Luigi Federico Menabrea
|Prime Minister of Italy|
27 October 1867 – 14 December 1869
|Monarch||Victor Emmanuel II|
|Preceded by||Urbano Rattazzi|
|Succeeded by||Giovanni Lanza|
|Born||4 September 1809|
Chambéry, First French Empire
|Died||24 May 1896 (aged 86)|
Saint-Cassin, French Third Republic
|Political party||Historical Right|
Luigi Federico Menabrea (4 September 1809 – 24 May 1896), later made 1st Count Menabrea and 1st Marquess of Valdora, was an Italian general, statesman and mathematician who served as the seventh prime minister of Italy from 1867 to 1869.
Menabrea was born at Chambéry, then part of the First French Empire. He was educated at the University of Turin, where he qualified as an engineer and became a doctor of mathematics. As an officer of engineers he replaced Cavour in 1831 at the fortress of Bard. He then became professor of mechanics and construction at the military academy and at the university of Turin. Among his notable publications: Sketch of the Analytical Engine Invented by Charles Babbage, Esq. with notes by translator Ada Lovelace (1842), which described many aspects of computer architecture and programming. King Charles Albert sent him in 1848 on diplomatic missions to secure the adhesion of Modena and Parma to Sardinia. He entered the Piedmontese parliament, and was attached successively to the Ministries of War and Foreign Affairs.
Menabrea belonged to the right centre, and until the events of 1859 he believed in the possibility of a compromise between the Vatican and the state. He was major-general and commander-in-chief of the engineers in the Lombard campaign of 1859. He superintended the siege works against Peschiera, was present at Palestro and Solferino, and repaired the fortifications of some of the northern fortresses. In 1860 he became lieutenant-general and conducted the siege of Gaeta. He was appointed senator and received the title of count.
Entering the Ricasoli cabinet of 1861 as minister for the navy, he held the portfolio of public works until 1864 in the succeeding Farini and Minghetti cabinets. After the war of 1866, he was chosen as Italian plenipotentiary for the negotiation of the Treaty of Prague and for the transfer of Venetia to Italy. In October 1867, he succeeded Rattazzi in the premiership, and was called upon to deal with the difficult situation created by Garibaldi's invasion of the Papal States and by the catastrophe of Mentana.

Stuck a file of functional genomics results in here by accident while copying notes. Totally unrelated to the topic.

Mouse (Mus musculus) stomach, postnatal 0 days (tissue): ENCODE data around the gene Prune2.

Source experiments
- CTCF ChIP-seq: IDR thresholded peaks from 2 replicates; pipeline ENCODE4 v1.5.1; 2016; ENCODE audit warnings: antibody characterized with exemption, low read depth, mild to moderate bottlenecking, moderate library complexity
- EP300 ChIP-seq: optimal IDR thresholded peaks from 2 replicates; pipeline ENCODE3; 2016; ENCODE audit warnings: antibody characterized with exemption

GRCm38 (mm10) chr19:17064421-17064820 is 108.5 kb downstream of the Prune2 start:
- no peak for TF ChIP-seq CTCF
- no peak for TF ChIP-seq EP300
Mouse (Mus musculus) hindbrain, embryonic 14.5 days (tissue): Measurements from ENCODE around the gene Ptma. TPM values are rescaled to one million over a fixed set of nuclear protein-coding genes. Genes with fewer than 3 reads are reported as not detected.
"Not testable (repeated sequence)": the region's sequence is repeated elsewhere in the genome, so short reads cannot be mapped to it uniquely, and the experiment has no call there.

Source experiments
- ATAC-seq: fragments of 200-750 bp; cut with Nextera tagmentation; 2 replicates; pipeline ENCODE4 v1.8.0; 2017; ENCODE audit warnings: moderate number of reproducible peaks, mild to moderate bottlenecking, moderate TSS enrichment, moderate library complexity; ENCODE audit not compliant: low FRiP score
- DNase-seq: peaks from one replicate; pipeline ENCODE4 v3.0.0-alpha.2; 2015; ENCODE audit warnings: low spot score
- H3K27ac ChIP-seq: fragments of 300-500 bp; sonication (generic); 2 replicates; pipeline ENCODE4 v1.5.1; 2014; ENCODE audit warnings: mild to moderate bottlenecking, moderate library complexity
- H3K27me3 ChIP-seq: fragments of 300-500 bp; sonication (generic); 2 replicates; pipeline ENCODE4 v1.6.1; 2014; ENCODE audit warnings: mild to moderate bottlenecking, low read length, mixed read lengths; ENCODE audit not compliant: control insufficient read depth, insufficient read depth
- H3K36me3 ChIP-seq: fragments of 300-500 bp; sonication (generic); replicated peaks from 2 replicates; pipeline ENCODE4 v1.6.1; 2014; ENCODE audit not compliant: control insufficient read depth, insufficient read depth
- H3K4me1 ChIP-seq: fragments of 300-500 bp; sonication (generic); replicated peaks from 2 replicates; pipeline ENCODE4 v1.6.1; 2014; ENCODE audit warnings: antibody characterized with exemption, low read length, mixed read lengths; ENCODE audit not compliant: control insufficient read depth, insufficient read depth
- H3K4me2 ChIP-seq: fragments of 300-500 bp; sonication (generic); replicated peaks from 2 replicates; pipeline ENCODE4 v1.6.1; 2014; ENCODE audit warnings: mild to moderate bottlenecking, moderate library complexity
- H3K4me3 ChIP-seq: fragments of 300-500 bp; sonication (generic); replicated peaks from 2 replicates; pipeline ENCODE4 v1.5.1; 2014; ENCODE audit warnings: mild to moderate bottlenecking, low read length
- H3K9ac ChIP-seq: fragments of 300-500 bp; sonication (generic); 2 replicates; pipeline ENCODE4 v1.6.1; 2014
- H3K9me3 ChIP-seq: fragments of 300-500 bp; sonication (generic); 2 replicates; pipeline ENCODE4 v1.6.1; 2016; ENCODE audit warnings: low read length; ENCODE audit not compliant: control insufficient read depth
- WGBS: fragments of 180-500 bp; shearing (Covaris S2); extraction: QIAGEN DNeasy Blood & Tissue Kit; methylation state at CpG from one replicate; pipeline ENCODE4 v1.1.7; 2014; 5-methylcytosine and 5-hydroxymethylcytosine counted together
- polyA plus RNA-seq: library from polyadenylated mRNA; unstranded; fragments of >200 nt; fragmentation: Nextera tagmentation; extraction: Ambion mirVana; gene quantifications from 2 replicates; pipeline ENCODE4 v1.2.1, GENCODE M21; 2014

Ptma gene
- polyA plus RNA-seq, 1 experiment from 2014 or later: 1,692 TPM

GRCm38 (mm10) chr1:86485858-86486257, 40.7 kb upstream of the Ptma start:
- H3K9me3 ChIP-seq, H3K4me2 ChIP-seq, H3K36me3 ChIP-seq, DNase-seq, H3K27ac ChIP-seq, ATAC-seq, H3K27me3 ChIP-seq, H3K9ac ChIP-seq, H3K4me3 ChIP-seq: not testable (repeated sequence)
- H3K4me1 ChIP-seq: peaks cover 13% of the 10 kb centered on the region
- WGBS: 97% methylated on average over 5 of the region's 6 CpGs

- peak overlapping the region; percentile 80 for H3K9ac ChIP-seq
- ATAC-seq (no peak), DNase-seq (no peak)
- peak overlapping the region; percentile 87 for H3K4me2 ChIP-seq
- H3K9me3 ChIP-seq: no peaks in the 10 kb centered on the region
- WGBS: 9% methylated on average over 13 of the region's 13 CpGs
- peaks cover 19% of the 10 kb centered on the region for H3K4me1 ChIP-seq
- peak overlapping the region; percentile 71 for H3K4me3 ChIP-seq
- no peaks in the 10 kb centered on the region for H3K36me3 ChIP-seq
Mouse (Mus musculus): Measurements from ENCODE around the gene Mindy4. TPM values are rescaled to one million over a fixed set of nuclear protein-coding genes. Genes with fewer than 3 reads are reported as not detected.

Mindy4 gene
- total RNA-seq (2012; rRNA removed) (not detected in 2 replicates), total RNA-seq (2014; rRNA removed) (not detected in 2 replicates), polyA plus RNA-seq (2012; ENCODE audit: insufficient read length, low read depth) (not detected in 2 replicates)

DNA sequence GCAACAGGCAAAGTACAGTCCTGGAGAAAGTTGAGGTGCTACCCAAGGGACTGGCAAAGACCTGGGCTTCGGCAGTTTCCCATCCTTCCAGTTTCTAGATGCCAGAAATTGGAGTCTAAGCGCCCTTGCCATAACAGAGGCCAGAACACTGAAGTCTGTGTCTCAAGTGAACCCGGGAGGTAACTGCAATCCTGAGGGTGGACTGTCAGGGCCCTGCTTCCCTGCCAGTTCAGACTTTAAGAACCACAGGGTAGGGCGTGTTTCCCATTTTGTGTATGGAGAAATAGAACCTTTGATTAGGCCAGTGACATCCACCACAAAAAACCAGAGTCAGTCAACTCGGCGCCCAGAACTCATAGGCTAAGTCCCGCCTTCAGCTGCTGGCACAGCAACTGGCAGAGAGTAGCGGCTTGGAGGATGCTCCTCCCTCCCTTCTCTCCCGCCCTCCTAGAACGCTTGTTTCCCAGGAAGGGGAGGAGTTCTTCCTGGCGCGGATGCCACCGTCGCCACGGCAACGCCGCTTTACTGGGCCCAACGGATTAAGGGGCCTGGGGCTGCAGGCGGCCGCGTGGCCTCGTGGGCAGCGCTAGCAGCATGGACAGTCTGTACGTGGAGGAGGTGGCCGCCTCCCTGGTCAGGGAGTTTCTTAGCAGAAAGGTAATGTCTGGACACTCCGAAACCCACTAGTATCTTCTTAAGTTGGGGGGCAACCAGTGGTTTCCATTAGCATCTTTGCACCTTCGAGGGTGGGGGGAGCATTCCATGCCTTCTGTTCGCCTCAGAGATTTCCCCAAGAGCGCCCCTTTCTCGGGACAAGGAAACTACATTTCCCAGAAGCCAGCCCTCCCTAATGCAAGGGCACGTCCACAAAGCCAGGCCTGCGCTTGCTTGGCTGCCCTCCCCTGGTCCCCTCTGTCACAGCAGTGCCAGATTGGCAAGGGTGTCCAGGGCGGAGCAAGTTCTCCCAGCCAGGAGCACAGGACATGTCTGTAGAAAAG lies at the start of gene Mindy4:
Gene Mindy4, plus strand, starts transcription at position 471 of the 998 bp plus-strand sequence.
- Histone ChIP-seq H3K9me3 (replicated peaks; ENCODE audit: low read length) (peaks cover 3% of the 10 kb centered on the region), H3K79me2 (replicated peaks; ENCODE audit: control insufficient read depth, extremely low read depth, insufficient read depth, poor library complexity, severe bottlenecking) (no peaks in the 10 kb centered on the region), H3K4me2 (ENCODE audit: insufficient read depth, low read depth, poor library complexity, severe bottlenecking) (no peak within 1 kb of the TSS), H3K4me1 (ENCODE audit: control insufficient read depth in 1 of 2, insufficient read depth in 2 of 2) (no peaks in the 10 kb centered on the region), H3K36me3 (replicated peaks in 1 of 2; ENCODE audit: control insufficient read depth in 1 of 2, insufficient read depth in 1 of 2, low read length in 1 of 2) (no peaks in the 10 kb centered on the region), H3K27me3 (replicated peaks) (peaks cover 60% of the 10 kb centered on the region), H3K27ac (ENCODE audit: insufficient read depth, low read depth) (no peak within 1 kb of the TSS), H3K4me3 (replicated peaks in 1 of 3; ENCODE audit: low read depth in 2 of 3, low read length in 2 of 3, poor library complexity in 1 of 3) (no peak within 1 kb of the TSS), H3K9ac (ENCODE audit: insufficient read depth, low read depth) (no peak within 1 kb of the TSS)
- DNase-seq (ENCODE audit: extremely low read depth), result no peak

Menabrea disavowed Garibaldi and instituted judicial proceedings against him; but in negotiations with the French government he protested against the retention of the temporal power by the pope and insisted on the Italian right of interference in Rome. He was in the secret of the direct negotiations between Victor Emmanuel and Napoleon III in June 1869, and refused to entertain the idea of a French alliance unless Italy were allowed to occupy the Papal States, and, on occasion, Rome itself. On the eve of the assembly of the Oecumenical Council at Rome Menabrea reserved to the Italian government its right in respect of any measures directed against Italian institutions.
He withdrew from seminary students in 1860 the exemption from military service which they had hitherto enjoyed. Throughout his term of office he was supported by the finance minister Count Cambray Digny, who forced through parliament the grist tax proposed by Quintino Sella, though in an altered form from the earlier proposal. After a series of changes in the cabinet, and many crises, Menabrea resigned in December 1869 on the election of a new chamber in which he did not command a majority. He was made marquis of Valdora in 1875. His successor in the premiership, Giovanni Lanza, in order to remove him from his influential position as aide-de-camp to the king, sent him to London as ambassador, where he remained until in 1882 he replaced General Cialdini at the Paris Embassy. Ten years later he withdrew from public life, and died at Saint Capin on 24 May 1896.
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